I'm 25 living at home in the Bay Area with a 'useless' degree from UC Berkeley & no real clue what to do with my life; what is your advice for me? originally appeared on Quora - the knowledge sharing network where compelling questions are answered by people with unique insights.

Answer by John L. Miller, Ph.D, Software Engineer/Architect who has worked at Microsoft, Amazon, Google, and Oracle, on Quora:

Lots of people worry about figuring out what to do with their lives: what to be when they grow up, what's important, and so on.

There's a secret: even the people who have it figured out and know what's important only know what's important to them at that moment. It can all come tumbling down the next day. I say this not to discourage you, but to tell you you're not as lost as you feel.

If you feel like you're at a dead end and have wasted your life, here's what I recommend:

  1. Don't look back. Life is long. At 25 you still have most of your adult life ahead of you. More than enough time to make and lose a fortune, write a book, get a great career, whatever. Don't spend time looking back and berating yourself for your choices. Look forward, and apply what you've learned so far to chart a better course.
  2. Pick achievable goals. Going from living at home to having a mansion and a Ferrari in 5 years is probably not a great goal. Deciding you want to move out in a year or be able to pay rent to your family is. Deciding you want to make at least $2k a month is. Setting a deadline (e.g. three months) to come up with a one-year plan is.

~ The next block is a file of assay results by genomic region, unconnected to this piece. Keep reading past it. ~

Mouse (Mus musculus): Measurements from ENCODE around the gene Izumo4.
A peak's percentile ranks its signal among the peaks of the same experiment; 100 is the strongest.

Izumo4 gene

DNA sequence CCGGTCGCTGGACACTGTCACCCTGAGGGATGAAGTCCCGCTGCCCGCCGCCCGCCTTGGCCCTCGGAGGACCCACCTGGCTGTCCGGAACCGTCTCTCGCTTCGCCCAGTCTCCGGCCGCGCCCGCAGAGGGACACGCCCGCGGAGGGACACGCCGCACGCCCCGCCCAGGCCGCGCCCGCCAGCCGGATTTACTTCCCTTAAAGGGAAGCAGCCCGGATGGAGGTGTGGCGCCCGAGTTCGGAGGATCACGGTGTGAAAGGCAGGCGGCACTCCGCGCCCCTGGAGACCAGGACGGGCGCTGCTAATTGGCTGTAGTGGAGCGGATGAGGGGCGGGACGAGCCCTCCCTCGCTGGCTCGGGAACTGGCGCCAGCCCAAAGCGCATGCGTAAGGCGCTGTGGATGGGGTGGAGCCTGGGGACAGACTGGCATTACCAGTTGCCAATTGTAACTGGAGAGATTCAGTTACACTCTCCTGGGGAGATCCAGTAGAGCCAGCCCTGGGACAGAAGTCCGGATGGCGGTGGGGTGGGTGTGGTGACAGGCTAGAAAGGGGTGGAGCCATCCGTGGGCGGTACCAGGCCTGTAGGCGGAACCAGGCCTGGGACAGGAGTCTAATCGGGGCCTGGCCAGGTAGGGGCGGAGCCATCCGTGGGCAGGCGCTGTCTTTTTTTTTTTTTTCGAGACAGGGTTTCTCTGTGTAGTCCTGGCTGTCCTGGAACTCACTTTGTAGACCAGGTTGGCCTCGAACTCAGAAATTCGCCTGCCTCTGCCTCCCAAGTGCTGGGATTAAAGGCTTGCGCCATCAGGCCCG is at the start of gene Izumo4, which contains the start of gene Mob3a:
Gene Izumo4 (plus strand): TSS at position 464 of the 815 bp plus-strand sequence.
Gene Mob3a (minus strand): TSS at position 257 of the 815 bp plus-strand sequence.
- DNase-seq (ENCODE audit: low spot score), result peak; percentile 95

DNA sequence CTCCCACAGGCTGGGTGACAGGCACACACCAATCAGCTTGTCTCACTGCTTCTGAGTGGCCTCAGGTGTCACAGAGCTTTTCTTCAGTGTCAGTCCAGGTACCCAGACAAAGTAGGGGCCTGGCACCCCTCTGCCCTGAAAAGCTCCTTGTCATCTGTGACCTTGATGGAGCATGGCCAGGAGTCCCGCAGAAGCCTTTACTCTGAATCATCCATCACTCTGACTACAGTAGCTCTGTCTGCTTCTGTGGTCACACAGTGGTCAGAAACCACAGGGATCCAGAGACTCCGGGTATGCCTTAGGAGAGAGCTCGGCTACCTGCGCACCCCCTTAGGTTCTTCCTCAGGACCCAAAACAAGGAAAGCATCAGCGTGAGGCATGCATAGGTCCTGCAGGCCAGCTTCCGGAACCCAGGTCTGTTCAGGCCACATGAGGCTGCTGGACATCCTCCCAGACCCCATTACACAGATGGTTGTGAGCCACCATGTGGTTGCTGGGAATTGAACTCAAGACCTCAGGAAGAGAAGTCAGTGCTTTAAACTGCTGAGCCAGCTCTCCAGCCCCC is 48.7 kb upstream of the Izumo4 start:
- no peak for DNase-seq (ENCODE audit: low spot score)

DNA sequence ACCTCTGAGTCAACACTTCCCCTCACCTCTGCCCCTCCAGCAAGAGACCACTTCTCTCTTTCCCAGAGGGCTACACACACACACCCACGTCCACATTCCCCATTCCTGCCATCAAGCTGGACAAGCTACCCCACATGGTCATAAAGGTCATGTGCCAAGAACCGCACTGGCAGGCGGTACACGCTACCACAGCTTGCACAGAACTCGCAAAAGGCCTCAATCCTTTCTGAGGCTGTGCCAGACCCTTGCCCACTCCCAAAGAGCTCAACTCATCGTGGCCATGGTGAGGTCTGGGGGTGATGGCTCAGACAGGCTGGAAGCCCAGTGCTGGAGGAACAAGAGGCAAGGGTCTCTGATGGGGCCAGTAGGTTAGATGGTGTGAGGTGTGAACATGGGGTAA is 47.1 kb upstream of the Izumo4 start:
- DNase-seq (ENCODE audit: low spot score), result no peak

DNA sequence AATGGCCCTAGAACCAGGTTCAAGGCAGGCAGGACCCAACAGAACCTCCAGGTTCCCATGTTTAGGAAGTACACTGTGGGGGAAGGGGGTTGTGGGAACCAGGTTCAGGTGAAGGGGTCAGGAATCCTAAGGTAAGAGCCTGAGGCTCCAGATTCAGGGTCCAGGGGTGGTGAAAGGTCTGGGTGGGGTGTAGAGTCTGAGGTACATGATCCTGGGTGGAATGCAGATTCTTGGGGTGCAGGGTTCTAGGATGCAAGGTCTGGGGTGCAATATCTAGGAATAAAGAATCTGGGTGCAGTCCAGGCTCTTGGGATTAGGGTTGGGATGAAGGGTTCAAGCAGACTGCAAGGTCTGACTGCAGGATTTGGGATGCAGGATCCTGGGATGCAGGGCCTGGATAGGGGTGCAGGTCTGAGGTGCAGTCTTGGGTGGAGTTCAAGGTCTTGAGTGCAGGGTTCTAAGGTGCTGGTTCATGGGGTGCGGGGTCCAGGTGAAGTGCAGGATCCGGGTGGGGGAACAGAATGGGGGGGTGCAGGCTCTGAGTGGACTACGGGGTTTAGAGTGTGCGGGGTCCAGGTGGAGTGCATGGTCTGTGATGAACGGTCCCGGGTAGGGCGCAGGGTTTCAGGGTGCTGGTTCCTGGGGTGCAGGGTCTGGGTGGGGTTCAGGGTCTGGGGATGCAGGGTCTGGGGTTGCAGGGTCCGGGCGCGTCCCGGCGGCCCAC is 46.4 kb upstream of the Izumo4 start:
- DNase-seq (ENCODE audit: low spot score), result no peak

3. Be frugal. If you're spending money on clothes, watches, eating out, concerts - knock it off! Whatever you decide to do, if it involves change you'll need money. Set a budget to meet your goals, and allow yourself a set discretionary allowance, e.g. $100 / week for eating out & entertainment. Stick to it.
  4. Track your progress. There'll be ups, and there'll be downs. Track your progress somehow, in a notebook or a journal or a calendar you tick milestones off of, whatever. Just make sure you have something concrete you can look back on in the hard times, or when you feel like you're not making a difference with your work. It's important to be able to remind yourself that you ARE doing something.

In the mid-term, you'll need to figure out a longer term plan. Investigate things you like doing that can be your career. Don't go back to school without knowing for certain you like what you got back for, and that you'll make money from it. Instead, consider careers you can work your way up in, or apply your 'useless degree' to. For example, history majors who are good at writing and researching can do research on librarians, technical writers, and a variety of other professions.

You won't succeed without trying. And you won't try if you're looking backward or moping. So get up and get moving.

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